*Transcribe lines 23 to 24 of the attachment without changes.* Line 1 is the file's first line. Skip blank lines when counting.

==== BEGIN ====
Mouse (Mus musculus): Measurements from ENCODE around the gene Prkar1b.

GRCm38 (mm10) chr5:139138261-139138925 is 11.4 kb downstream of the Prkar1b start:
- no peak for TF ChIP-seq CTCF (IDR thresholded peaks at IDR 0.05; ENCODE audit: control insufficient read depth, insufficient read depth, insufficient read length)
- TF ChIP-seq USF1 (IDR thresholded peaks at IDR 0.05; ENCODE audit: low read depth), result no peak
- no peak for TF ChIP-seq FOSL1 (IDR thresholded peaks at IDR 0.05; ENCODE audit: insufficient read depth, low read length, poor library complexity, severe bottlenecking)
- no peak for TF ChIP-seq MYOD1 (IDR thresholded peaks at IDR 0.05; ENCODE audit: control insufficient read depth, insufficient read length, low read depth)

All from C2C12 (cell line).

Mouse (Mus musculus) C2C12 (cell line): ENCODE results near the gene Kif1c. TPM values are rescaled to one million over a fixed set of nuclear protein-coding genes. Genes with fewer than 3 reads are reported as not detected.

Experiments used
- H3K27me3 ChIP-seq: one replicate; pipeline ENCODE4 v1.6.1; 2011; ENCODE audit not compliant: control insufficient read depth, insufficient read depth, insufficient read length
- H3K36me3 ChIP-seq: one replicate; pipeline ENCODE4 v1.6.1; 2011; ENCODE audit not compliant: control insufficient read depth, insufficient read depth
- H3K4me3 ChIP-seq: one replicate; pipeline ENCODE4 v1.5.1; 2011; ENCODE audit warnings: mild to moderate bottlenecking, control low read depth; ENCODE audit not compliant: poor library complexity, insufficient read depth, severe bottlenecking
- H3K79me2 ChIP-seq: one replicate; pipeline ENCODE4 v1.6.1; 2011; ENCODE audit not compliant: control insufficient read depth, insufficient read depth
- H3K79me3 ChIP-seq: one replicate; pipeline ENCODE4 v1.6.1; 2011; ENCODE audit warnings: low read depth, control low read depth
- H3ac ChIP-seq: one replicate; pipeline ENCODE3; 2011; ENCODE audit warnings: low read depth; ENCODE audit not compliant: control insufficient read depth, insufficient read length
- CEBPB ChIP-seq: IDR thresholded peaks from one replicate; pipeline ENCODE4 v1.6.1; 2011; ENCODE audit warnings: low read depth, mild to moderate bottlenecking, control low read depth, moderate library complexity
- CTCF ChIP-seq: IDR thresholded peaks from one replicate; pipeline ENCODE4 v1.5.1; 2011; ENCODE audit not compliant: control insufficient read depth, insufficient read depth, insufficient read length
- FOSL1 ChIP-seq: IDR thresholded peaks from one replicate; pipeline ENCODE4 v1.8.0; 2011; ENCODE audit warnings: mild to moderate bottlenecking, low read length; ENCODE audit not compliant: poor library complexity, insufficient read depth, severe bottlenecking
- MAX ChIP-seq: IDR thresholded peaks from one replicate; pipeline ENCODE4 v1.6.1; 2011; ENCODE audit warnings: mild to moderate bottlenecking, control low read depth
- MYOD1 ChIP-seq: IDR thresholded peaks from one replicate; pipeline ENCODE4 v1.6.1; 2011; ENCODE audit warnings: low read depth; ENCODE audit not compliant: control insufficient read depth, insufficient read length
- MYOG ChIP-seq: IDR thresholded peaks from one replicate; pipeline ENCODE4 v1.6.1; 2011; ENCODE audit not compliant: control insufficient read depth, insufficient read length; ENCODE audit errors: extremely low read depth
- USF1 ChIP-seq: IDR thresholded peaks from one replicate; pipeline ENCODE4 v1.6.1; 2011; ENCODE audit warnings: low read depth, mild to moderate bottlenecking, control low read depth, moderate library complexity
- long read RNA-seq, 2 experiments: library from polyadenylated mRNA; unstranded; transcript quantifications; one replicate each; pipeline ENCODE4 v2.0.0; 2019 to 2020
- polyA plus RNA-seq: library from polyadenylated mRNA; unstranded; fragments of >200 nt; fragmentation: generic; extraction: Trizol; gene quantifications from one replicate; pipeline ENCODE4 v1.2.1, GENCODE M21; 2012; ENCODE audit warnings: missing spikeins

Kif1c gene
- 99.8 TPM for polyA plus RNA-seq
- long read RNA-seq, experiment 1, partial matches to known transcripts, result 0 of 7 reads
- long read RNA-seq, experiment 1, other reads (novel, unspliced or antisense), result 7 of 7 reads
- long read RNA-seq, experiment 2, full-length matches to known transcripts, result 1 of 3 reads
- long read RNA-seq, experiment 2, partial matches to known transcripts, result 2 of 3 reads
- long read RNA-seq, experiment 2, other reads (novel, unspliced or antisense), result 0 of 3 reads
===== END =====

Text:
- long read RNA-seq, 2 experiments: library from polyadenylated mRNA; unstranded; transcript quantifications; one replicate each; pipeline ENCODE4 v2.0.0; 2019 to 2020
- polyA plus RNA-seq: library from polyadenylated mRNA; unstranded; fragments of >200 nt; fragmentation: generic; extraction: Trizol; gene quantifications from one replicate; pipeline ENCODE4 v1.2.1, GENCODE M21; 2012; ENCODE audit warnings: missing spikeins